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As the Liberal leadership race unfolds, the executive has sent the right signals for the contest. In selecting the next leader by April 2013, the party has left a sufficient window of time for a spirited race, but not one that drags on too long with a leader ready to square off against the more seasoned Prime Minister Stephen Harper and Tom Mulcair of the NDP.
Similarly, in making the leadership deposit $75,000, the party is effectively deterring long-shot candidates with little chance of winning from wasting a huge sum of money. All serious candidates in this race better “forget about the price tag,” as Jessie J. astutely puts it in her pop single hit.
The hope is that there will be a smaller, but more serious field of candidates in a competitive race the party can ill afford to crown, as they have the last half dozen times to their peril.
Despite these hopeful signs, the Liberals continue to make the same detrimental errors which have eroded their brand over the last decade, if not generation. The nascent infighting persists, the saviour syndrome remains on full display with the draft Justin Trudeau movement, and a genuine discussion of bold, transformational ideas is lacking.
Let me now discuss each in turn.
There is bound to be tension within a party whenever the leadership rules for a race are announced. It is simply impossible to please all members, and some nerves are likely to be frayed. What is astonishing, but not surprising in the case of the Liberal party, is how open the fault lines have become and the hostility of the tone.
Take the remarks made by Liberal MP Judy Sgro in response to accusations that the entry fee is prohibitively expensive and too likely to deter candidates. Though there is merit to her comments, there is no mistaking that the sniping has begun. “If you can’t raise $75,000 for your entry fee, it’s telling you that there is no space for you.” She goes on further, “If you don’t have the profile to go out there and raise half a million dollars for your leadership campaign, then stay home.” (“Potential Grit leadership candidates should ‘stay home’ if they can’t raise half a million dollars,” Full Comment, The Hill Times, Sept. 19, 2012)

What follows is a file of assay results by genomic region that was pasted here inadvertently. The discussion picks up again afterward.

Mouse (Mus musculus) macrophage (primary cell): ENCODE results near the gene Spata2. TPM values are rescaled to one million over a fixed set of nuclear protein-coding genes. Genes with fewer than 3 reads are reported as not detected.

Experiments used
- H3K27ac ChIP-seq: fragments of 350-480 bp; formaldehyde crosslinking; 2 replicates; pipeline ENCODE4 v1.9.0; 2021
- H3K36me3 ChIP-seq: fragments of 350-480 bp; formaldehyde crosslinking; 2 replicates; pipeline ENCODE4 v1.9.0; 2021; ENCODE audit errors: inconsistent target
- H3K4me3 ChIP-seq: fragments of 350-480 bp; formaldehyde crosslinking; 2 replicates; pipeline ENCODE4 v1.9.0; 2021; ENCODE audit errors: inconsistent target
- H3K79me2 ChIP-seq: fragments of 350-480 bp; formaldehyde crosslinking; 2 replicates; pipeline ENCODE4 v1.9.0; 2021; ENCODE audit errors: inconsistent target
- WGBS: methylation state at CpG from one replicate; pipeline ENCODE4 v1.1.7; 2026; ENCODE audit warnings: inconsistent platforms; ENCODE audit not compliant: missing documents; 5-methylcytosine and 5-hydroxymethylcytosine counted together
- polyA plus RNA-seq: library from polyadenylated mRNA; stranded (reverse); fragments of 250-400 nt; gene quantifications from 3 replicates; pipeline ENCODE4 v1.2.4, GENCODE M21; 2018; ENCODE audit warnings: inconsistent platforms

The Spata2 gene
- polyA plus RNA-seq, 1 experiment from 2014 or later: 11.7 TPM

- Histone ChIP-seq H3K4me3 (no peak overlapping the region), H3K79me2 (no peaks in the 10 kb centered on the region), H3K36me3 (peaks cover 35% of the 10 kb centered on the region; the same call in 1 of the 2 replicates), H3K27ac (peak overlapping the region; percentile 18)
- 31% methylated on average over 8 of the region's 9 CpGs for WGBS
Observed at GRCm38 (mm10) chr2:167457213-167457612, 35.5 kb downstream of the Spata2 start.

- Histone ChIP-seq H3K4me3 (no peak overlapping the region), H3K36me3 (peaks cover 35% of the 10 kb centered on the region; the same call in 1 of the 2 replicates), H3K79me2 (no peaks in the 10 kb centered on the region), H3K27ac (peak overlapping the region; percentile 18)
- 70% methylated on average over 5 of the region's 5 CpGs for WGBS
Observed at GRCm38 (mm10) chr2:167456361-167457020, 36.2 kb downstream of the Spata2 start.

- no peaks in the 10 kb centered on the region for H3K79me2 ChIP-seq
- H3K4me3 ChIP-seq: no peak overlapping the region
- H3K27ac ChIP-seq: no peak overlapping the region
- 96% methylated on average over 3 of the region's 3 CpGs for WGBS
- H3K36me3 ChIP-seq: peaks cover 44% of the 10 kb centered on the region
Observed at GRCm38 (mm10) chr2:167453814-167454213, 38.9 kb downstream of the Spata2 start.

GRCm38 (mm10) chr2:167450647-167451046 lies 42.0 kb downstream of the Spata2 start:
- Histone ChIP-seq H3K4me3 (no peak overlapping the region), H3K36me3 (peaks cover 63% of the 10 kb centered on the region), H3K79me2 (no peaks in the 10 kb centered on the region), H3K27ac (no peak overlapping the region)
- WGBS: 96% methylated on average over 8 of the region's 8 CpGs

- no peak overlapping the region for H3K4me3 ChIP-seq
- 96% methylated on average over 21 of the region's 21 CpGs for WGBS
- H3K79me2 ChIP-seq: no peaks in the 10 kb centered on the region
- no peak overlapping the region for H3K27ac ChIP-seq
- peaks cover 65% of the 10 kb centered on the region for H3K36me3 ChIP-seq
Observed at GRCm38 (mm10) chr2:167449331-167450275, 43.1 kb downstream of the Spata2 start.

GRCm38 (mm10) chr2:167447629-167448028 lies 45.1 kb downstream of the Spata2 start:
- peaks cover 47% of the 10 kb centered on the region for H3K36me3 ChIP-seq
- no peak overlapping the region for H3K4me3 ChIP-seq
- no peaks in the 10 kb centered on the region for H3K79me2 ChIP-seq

Ouch. Stay home? A rather harsh assessment, it seems. It is one thing for the party to encourage only those with a profile they believe will generate excitement in a race. It is in this context that the $75,000 fee makes sense. But how can a party, now in distant third place, and struggling for survival, tell any prospective candidate to ‘stay home’? These remarks contradict the party’s desire to become more open and inclusive, and suggest that the arrogance of the Chretien-Martin years of power persist to this day as a third-place party.
Dominic Leblanc, Liberal MP for Beausejour, N.B., was equally callous in his blunt assessment in favour of the $75,000 fee. He told reporters, “the Liberal leadership shouldn’t become some sort of practice for the Toastmasters Club. I think if you are going to practice speechmaking, there are other places to do it.” (“Potential Grit leadership candidates should ‘stay home’ if they can’t raise half a million dollars,” Full Comment, The Hill Times, Sept. 19, 2012)
Once again, Leblanc could have legitimately defended the rationale for a $75,000 entrance fee without berating Toastmasters. It is one thing to encourage only serious, competitive candidates to enter the race, and quite another to show contempt for potential participants. And besides, Toastmasters provides invaluable public speaking skills that politicians of all stripes can benefit from, especially in a Question Period where our MPs often read their questions verbatim from cue cards!